Organized Crime In The 1920S
Research papers on organized crime in the 1920's discuss the influx of crime through the mafia and the rise of the corresponding crime families. Have Paper Masters help you write an American history research paper on organized crime.
On January 1, 1920, the Eighteenth Amendment, which made it illegal to manufacture, transport or sell alcohol, went into effect in the United States. One immediate and unexpected consequence was the explosive growth of organized crime. In many ways, the 1920s is the stereotypical period of organized crime in the US, epitomized by the likes of such notorious gangsters as Al Capone.
The Mafia, Italian crime syndicates, came to the United States in the early decades, especially after Mussolini came to power in Italy. When Prohibition went into effect, these groups began illegally importing and selling alcohol at great profit. Most major cities saw the rise of an organized crime syndicate to control both alcohol and other illegal activities.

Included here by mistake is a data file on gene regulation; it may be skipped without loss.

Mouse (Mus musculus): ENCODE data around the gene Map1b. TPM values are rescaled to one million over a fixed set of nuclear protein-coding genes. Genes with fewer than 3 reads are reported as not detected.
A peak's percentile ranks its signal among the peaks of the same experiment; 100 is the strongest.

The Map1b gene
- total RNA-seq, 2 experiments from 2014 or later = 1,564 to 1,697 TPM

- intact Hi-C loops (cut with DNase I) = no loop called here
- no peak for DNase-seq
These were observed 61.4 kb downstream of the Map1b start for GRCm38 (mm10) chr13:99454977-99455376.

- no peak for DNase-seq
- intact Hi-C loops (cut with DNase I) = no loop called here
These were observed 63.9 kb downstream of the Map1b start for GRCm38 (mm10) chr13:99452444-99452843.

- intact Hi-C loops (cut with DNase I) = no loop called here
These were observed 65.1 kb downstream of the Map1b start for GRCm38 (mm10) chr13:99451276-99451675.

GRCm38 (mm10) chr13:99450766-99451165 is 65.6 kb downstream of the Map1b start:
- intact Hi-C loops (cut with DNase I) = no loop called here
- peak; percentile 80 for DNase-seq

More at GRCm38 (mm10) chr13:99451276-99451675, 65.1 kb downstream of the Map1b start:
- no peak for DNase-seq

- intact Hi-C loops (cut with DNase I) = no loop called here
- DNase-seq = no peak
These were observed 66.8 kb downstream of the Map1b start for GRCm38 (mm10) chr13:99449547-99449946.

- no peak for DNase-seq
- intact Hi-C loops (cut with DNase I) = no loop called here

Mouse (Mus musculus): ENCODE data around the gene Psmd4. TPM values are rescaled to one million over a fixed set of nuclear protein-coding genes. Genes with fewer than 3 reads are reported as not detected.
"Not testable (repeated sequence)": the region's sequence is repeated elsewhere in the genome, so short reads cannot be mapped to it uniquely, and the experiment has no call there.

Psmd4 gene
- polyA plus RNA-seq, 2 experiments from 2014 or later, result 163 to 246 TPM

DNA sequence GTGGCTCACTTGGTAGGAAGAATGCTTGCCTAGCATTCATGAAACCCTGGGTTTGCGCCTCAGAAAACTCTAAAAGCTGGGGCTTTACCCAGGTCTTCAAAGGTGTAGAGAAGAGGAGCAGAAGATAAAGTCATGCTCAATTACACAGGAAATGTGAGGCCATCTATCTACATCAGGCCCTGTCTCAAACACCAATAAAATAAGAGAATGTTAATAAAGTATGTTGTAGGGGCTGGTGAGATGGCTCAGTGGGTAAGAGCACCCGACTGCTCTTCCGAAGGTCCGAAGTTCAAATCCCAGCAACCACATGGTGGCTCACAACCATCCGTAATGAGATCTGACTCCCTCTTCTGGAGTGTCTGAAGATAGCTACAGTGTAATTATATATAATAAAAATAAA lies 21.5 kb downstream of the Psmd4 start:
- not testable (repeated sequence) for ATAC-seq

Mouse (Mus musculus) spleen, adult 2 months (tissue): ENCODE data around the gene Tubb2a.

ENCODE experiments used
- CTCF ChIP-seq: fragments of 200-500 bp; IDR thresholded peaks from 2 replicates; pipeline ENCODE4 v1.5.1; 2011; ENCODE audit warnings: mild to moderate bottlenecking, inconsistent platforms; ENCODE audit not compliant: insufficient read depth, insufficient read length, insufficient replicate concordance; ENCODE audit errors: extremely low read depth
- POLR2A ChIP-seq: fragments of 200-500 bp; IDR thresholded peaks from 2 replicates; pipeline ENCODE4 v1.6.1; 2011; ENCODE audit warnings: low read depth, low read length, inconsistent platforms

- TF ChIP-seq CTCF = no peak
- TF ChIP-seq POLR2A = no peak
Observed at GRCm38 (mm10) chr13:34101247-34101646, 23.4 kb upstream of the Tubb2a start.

Organized Crime Factions
Many of these groups were based on ethnicities, and some cities, such as New York or Chicago, saw major outbreaks of gang violence as the result of Irish, Italian, or Jewish mobs attempting to control the territory. For example, during the 1920s, Al Capone massacred the Irish North Side Gang in his efforts to become the crime boss of Chicago.
By the end of the decade, New York had two major crime factions, led by the following:
- Joe Masseria
- Salvatore Maranzano
The resulting Castellammarese War led to Maranzano establishing the "five families" which controlled the area for decades. Maranzano set himself up as the boss of all bosses, but he was soon assassinated by the order to Charles "Lucky" Luciano, who then set up The Commission, comprised of Mafia bosses.
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